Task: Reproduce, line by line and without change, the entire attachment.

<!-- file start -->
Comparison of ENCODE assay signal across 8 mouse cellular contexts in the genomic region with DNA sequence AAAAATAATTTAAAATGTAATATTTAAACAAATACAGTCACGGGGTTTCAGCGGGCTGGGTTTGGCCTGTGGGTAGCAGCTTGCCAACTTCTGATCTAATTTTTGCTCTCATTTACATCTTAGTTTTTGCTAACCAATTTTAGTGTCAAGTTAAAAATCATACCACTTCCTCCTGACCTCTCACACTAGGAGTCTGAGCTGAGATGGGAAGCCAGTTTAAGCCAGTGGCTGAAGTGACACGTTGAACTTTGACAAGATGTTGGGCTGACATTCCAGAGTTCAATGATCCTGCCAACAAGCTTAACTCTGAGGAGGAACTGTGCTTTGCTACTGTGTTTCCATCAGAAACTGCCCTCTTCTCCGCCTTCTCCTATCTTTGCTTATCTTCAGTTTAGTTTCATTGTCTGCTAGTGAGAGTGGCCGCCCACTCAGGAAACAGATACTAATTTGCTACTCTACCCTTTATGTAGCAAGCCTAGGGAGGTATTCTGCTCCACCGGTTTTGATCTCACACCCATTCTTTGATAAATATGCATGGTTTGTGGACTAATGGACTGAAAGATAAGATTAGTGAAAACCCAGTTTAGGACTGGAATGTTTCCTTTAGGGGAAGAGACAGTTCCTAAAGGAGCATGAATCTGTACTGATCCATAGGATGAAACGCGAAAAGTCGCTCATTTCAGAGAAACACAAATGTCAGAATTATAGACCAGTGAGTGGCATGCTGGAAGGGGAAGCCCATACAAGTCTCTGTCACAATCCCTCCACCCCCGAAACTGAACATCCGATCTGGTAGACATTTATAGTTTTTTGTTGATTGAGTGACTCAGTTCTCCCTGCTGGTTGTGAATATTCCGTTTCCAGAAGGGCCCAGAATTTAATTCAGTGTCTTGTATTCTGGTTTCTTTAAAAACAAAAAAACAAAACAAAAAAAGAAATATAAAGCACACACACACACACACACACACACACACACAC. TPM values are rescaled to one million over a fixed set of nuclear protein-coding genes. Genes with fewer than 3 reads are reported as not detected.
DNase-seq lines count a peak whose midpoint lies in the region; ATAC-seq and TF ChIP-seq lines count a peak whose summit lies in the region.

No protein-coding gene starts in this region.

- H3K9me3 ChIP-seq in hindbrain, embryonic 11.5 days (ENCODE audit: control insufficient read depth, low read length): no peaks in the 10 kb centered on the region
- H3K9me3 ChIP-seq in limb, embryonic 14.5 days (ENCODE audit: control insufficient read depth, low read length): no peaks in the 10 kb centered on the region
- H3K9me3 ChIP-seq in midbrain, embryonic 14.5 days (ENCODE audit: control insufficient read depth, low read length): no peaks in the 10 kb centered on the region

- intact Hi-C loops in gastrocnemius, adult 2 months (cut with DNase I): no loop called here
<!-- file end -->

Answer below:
Comparison of ENCODE assay signal across 8 mouse cellular contexts in the genomic region with DNA sequence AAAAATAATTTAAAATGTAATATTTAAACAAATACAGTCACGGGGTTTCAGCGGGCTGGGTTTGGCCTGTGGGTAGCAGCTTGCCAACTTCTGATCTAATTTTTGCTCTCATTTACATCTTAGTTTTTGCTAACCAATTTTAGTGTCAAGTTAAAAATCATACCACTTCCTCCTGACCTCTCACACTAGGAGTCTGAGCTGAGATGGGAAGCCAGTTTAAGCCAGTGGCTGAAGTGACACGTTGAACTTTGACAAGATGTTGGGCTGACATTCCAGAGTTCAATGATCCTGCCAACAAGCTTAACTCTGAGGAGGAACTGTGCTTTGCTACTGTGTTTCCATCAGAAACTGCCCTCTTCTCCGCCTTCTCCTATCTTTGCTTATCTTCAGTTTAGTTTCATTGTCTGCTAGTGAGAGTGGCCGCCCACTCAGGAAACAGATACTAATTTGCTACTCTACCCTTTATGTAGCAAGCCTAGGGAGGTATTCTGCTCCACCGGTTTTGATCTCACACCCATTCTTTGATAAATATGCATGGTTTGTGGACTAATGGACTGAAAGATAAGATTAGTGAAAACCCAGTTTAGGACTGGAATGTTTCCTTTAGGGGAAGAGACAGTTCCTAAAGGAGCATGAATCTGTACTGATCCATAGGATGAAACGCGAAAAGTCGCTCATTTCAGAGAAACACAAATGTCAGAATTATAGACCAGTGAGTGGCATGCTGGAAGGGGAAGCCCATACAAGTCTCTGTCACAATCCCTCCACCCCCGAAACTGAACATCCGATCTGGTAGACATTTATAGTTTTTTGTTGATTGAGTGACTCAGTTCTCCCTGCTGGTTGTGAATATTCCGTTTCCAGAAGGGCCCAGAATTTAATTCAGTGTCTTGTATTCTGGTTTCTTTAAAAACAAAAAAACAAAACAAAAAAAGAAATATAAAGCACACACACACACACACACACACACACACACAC. TPM values are rescaled to one million over a fixed set of nuclear protein-coding genes. Genes with fewer than 3 reads are reported as not detected.
DNase-seq lines count a peak whose midpoint lies in the region; ATAC-seq and TF ChIP-seq lines count a peak whose summit lies in the region.

No protein-coding gene starts in this region.

- H3K9me3 ChIP-seq in hindbrain, embryonic 11.5 days (ENCODE audit: control insufficient read depth, low read length): no peaks in the 10 kb centered on the region
- H3K9me3 ChIP-seq in limb, embryonic 14.5 days (ENCODE audit: control insufficient read depth, low read length): no peaks in the 10 kb centered on the region
- H3K9me3 ChIP-seq in midbrain, embryonic 14.5 days (ENCODE audit: control insufficient read depth, low read length): no peaks in the 10 kb centered on the region

- intact Hi-C loops in gastrocnemius, adult 2 months (cut with DNase I): no loop called here